FDA Review Finds No Increased Risk of MI With Dabigatran (Pradaxa)

Shelley Wood


May 13, 2014

SILVER SPRING, MD ( updated , corrected ) — A massive study of Medicare patients at risk of stroke secondary to atrial fibrillation (AF) has found no signal of increased MI risk with dabigatran (Pradaxa, Boehringer Ingelheim) compared with warfarin[1]. The study, undertaken by the US Food and Drug Administration as part of its ongoing review of dabigatran safety, included more than 134 000 Medicare patients 65 years or older.

The findings, however, are not enough to convince some that the MI signal from the pivotal trials of dabigatran can be easily dismissed, with one expert saying he thinks the FDA is "turning its back to the fire."

The FDA announced the new results today. In the analysis, new dabigatran use was associated with a reduced risk of ischemic stroke, intracranial bleeding, and death compared with warfarin, although the risk of major gastrointestinal bleeding was higher with the newer oral anticoagulant. Risk of MI, however, a longtime concern linked with dabigatran use, was similar for the two drugs.

Incidence Rate per 1000 Person-Years for Dabigatran 75 mg or 150 mg* vs Warfarin for Nonvalvular AF Based on 2010–2012 Medicare Data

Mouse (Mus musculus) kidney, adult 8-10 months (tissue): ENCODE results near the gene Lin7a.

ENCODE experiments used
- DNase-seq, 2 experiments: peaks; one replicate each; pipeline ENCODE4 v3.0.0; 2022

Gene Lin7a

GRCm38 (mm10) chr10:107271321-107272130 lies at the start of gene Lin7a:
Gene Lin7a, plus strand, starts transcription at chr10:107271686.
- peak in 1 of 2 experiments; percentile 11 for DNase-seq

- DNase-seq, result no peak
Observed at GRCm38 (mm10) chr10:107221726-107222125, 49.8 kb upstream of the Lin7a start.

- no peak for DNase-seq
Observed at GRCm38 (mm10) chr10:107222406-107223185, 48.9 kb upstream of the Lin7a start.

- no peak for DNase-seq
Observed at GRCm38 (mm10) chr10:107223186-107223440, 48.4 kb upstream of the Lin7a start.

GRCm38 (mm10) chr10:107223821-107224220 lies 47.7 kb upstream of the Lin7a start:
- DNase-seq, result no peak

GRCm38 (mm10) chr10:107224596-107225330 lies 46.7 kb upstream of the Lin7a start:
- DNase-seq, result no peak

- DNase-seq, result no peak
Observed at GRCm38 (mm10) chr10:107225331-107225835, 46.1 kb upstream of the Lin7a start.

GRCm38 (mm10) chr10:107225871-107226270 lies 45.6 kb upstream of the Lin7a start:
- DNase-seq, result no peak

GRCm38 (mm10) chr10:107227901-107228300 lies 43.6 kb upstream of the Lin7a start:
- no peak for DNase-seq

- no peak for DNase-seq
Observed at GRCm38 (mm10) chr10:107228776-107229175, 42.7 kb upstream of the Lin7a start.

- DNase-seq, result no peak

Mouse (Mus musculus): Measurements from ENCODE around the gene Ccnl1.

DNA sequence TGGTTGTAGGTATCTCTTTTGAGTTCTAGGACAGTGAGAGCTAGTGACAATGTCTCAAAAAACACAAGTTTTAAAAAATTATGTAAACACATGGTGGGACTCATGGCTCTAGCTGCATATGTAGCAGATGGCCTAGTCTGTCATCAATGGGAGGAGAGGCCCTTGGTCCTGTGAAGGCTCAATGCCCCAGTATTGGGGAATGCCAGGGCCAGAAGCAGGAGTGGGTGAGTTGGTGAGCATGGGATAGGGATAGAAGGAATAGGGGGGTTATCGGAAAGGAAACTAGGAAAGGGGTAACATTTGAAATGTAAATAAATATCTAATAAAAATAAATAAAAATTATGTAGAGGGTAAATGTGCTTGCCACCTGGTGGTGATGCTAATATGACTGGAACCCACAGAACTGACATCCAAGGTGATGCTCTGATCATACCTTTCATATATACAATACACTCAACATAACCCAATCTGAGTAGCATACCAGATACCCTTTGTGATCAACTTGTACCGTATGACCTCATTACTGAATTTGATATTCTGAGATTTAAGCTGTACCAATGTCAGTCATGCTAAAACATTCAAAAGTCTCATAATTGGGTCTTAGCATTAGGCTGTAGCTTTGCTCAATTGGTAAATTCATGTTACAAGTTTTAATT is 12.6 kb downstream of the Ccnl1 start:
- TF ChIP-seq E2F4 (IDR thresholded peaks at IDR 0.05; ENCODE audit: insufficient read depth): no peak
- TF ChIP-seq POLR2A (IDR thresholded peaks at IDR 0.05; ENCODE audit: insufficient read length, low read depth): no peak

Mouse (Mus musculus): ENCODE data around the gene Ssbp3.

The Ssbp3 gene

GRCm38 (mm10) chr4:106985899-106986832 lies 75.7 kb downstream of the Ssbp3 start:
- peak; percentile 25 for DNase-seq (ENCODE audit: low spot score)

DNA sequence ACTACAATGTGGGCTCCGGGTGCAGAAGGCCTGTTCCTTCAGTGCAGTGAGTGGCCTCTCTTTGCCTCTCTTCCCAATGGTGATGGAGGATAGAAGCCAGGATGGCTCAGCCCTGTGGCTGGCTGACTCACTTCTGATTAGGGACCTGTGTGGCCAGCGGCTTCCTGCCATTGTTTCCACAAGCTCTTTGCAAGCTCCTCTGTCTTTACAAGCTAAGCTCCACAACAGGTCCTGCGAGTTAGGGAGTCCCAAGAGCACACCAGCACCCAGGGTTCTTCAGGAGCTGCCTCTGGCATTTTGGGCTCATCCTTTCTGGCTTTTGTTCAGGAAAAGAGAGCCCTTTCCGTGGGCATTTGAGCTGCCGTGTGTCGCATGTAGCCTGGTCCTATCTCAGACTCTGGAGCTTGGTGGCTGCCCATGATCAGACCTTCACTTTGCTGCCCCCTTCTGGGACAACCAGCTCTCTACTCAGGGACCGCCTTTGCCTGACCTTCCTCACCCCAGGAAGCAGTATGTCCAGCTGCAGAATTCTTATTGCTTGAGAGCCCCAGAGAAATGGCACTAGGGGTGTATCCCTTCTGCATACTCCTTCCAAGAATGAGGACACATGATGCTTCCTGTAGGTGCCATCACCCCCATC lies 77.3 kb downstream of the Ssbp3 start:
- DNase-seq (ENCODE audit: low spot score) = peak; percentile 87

Event Dabigatran Warfarin (reference) Adjusted hazard ratio (95% CI)
Ischemic stroke 11.3 13.9 0.80 (0.67-0.96)
Intracranial hemorrhage 3.3 9.6 0.34 (0.26-0.46)
Major GI bleeding 34.2 26.5 1.28 (1.14-1.44)
AMI 15.7 16.9 0.92 (0.78-1.08)
Death 32.6 37.8 0.86 (0.77-0.96)
*Primary findings for dabigatran are based on analysis of both 75 and 150 mg together without stratification by dose

The FDA notes that its press release today is a follow-up to FDA safety announcements about dabigatran dating back to November 2012 and December 2011.

It also points out that the new findings from Medicare patients represent a much larger and older sample than the patient population included in earlier FDA reviews "and employed a more sophisticated analytical method to capture and analyze the events of concern," the FDA said today. Of note, the findings from this latest study mirror those of the clinical-trial results that formed the basis of dabigatran's approval, with the exception of the neutral MI findings. In RE-LY , as previously reported by heartwire , MIs were slightly increased in patients randomized to receive the newer drug than in those on warfarin, although this difference reached statistical significance only at the higher (150-mg) dose.